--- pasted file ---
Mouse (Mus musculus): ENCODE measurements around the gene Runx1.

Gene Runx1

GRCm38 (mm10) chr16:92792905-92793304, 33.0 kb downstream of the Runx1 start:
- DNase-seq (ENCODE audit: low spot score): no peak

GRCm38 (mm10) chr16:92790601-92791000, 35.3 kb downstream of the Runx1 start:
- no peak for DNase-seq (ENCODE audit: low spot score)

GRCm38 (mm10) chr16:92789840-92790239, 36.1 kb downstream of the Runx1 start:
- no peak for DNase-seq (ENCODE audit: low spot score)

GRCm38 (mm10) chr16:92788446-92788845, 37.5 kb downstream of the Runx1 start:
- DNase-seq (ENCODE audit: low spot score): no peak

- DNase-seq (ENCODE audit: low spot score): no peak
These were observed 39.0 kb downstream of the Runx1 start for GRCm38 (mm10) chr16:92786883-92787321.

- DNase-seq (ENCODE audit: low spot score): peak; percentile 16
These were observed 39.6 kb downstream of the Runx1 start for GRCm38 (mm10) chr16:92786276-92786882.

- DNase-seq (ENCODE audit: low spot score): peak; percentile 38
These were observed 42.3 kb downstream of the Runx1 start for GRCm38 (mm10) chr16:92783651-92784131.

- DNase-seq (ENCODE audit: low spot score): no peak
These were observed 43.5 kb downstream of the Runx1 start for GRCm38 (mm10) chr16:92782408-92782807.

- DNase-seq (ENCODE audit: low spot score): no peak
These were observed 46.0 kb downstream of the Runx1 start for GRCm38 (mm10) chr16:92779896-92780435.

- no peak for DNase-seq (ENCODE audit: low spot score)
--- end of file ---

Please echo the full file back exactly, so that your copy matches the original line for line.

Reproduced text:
Mouse (Mus musculus): ENCODE measurements around the gene Runx1.

Gene Runx1

GRCm38 (mm10) chr16:92792905-92793304, 33.0 kb downstream of the Runx1 start:
- DNase-seq (ENCODE audit: low spot score): no peak

GRCm38 (mm10) chr16:92790601-92791000, 35.3 kb downstream of the Runx1 start:
- no peak for DNase-seq (ENCODE audit: low spot score)

GRCm38 (mm10) chr16:92789840-92790239, 36.1 kb downstream of the Runx1 start:
- no peak for DNase-seq (ENCODE audit: low spot score)

GRCm38 (mm10) chr16:92788446-92788845, 37.5 kb downstream of the Runx1 start:
- DNase-seq (ENCODE audit: low spot score): no peak

- DNase-seq (ENCODE audit: low spot score): no peak
These were observed 39.0 kb downstream of the Runx1 start for GRCm38 (mm10) chr16:92786883-92787321.

- DNase-seq (ENCODE audit: low spot score): peak; percentile 16
These were observed 39.6 kb downstream of the Runx1 start for GRCm38 (mm10) chr16:92786276-92786882.

- DNase-seq (ENCODE audit: low spot score): peak; percentile 38
These were observed 42.3 kb downstream of the Runx1 start for GRCm38 (mm10) chr16:92783651-92784131.

- DNase-seq (ENCODE audit: low spot score): no peak
These were observed 43.5 kb downstream of the Runx1 start for GRCm38 (mm10) chr16:92782408-92782807.

- DNase-seq (ENCODE audit: low spot score): no peak
These were observed 46.0 kb downstream of the Runx1 start for GRCm38 (mm10) chr16:92779896-92780435.

- no peak for DNase-seq (ENCODE audit: low spot score)